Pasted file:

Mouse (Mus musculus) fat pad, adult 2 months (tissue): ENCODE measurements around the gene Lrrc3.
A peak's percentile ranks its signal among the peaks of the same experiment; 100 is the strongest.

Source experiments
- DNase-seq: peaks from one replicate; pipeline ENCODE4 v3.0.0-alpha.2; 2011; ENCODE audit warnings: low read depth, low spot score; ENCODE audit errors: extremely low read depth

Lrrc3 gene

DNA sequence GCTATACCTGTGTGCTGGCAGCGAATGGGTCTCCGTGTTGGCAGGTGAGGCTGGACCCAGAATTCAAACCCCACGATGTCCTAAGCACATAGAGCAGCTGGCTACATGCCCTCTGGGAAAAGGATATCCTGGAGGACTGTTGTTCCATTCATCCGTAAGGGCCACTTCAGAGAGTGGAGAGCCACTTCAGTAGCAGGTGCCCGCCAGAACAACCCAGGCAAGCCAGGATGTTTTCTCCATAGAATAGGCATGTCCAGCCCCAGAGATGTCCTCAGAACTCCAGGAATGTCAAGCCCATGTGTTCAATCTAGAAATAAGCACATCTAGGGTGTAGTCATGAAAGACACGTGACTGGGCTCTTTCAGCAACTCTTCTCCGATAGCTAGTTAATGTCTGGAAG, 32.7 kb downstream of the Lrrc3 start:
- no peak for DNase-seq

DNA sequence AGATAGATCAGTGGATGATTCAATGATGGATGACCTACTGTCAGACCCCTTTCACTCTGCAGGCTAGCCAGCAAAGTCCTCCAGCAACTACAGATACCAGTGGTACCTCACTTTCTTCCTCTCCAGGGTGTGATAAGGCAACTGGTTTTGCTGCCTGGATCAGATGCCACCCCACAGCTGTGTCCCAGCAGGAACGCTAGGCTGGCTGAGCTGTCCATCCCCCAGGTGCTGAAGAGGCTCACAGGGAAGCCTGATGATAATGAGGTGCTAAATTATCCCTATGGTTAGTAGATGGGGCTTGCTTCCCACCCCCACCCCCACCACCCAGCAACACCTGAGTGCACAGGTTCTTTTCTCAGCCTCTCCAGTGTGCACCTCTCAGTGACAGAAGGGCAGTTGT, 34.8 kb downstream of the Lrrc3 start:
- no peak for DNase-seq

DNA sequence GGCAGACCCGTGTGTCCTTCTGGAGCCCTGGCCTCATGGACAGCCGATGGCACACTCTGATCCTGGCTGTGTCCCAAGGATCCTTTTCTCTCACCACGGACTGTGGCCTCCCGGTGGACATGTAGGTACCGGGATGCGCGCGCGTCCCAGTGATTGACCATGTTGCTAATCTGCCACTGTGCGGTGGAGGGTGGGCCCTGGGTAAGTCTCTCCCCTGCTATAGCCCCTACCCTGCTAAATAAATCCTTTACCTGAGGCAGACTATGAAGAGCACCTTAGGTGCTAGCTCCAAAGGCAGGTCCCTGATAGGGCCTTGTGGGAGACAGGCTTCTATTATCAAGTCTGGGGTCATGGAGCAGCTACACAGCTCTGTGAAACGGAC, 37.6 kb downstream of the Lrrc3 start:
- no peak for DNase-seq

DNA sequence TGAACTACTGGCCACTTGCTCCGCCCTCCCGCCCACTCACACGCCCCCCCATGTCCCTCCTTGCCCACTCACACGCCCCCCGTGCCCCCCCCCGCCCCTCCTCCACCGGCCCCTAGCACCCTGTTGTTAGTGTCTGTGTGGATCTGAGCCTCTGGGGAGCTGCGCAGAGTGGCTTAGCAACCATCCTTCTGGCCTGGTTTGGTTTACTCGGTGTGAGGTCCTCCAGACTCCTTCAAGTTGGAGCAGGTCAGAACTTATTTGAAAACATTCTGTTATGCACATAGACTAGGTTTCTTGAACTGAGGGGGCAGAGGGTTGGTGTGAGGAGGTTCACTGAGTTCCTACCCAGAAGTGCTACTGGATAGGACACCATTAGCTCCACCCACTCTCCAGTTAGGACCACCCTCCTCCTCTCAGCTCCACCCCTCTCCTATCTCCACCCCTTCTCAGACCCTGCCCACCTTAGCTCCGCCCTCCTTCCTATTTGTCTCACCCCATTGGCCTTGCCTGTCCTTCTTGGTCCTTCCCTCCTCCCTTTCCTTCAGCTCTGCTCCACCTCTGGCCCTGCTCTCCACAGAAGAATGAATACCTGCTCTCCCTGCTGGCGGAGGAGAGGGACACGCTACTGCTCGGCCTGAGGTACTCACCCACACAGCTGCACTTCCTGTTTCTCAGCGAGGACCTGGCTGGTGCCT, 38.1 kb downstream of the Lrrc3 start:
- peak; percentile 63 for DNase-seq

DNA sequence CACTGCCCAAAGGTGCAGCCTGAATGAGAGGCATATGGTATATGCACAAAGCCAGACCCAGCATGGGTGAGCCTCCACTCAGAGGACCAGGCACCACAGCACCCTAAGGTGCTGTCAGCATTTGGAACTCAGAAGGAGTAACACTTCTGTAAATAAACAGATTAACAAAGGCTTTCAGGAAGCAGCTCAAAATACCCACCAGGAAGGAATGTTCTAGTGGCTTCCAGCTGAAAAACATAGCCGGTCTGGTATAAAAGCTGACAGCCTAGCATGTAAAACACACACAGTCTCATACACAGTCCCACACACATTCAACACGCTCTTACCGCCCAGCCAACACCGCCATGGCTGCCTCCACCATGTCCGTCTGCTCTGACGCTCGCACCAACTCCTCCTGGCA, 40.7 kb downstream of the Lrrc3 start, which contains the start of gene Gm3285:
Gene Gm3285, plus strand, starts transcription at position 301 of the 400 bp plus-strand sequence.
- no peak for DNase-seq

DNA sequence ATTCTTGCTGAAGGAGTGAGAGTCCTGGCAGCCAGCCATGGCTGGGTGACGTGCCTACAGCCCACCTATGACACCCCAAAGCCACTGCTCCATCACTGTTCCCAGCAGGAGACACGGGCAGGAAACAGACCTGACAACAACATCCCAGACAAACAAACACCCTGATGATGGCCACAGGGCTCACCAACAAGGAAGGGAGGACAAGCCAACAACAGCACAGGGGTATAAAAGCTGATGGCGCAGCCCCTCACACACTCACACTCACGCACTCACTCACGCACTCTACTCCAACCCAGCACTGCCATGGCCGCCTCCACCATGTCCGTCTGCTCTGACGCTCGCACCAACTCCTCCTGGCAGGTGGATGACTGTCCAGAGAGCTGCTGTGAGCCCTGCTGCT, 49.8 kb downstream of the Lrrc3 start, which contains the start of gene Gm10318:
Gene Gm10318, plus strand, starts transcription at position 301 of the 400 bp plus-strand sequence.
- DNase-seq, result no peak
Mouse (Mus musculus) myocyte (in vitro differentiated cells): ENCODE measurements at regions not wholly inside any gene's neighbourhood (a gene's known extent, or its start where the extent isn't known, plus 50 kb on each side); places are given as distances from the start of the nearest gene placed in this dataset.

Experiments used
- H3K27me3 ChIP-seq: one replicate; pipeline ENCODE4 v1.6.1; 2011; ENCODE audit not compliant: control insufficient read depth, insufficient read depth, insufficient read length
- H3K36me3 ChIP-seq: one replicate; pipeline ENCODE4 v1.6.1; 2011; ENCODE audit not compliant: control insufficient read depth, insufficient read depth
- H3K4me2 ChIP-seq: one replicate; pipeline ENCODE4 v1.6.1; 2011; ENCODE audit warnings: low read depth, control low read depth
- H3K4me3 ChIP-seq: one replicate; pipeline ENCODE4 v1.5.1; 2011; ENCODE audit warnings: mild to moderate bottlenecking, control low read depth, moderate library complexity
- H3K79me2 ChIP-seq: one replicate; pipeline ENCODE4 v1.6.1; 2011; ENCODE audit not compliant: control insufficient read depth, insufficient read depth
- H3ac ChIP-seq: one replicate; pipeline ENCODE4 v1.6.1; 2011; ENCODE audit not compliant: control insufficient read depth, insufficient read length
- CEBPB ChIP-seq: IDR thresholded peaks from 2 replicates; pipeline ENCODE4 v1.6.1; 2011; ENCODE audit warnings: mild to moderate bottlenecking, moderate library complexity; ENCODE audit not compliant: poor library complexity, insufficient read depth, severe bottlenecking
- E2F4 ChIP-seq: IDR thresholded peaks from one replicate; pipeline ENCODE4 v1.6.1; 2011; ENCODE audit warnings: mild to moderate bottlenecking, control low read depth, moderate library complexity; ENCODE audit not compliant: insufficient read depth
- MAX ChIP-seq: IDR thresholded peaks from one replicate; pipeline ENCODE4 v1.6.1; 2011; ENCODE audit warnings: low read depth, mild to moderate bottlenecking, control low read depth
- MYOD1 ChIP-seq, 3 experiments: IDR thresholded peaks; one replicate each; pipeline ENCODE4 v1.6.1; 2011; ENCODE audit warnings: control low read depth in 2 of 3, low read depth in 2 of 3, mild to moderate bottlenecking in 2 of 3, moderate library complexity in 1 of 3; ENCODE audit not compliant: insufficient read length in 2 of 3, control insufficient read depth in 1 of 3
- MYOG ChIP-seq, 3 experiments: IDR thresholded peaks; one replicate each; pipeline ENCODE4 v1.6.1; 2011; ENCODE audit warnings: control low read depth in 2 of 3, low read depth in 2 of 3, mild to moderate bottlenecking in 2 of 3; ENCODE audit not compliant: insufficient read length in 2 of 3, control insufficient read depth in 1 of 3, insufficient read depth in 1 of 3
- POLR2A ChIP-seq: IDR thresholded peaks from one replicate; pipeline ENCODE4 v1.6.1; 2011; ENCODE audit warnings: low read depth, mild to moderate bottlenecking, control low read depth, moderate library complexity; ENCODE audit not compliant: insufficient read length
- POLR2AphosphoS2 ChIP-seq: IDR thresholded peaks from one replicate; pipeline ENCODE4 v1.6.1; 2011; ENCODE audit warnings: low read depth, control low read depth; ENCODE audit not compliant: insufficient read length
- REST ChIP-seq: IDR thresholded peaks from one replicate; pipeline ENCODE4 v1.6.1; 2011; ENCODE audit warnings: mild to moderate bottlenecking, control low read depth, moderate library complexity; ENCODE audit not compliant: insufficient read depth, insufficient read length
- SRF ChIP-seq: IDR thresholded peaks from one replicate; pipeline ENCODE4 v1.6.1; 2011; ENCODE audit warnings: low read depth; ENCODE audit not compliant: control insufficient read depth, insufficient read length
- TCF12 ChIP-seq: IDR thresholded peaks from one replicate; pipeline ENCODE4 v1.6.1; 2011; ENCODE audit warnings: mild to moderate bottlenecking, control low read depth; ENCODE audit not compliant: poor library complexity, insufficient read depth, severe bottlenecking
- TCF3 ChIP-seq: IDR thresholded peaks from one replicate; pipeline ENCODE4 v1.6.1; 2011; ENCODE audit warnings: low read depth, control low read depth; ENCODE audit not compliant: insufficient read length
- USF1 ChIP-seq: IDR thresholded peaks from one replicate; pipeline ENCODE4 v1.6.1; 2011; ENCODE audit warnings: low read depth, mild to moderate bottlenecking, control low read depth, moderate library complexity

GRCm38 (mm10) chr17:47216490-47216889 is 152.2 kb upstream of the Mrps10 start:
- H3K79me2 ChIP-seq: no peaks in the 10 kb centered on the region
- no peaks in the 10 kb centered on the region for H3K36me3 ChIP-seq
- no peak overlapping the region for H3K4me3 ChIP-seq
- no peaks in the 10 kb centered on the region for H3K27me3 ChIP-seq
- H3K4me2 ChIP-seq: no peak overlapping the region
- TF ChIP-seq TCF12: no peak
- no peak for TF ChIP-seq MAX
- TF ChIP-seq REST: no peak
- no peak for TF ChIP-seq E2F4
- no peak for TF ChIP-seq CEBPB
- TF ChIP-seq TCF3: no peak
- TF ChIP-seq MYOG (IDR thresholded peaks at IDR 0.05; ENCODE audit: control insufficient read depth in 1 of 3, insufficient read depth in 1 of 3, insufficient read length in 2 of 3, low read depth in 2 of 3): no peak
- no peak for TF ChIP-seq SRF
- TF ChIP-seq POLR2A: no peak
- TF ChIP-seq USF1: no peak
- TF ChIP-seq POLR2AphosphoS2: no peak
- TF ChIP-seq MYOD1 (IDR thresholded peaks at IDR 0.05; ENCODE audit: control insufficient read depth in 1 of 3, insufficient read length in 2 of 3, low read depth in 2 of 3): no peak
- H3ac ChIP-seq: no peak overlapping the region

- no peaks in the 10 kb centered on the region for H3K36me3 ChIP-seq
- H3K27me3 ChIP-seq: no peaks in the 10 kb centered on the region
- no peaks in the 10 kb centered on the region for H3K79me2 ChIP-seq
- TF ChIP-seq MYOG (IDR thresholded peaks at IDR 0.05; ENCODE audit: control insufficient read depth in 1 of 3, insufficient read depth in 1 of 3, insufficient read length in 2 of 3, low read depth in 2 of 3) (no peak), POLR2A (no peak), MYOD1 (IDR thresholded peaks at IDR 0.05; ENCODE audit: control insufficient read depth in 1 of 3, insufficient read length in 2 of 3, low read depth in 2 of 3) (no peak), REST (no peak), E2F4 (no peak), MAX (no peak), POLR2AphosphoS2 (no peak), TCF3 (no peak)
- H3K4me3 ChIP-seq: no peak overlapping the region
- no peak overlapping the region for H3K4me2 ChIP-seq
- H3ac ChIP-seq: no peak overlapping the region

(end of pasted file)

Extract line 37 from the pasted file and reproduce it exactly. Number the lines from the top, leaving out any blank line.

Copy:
- TCF12 ChIP-seq: IDR thresholded peaks from one replicate; pipeline ENCODE4 v1.6.1; 2011; ENCODE audit warnings: mild to moderate bottlenecking, control low read depth; ENCODE audit not compliant: poor library complexity, insufficient read depth, severe bottlenecking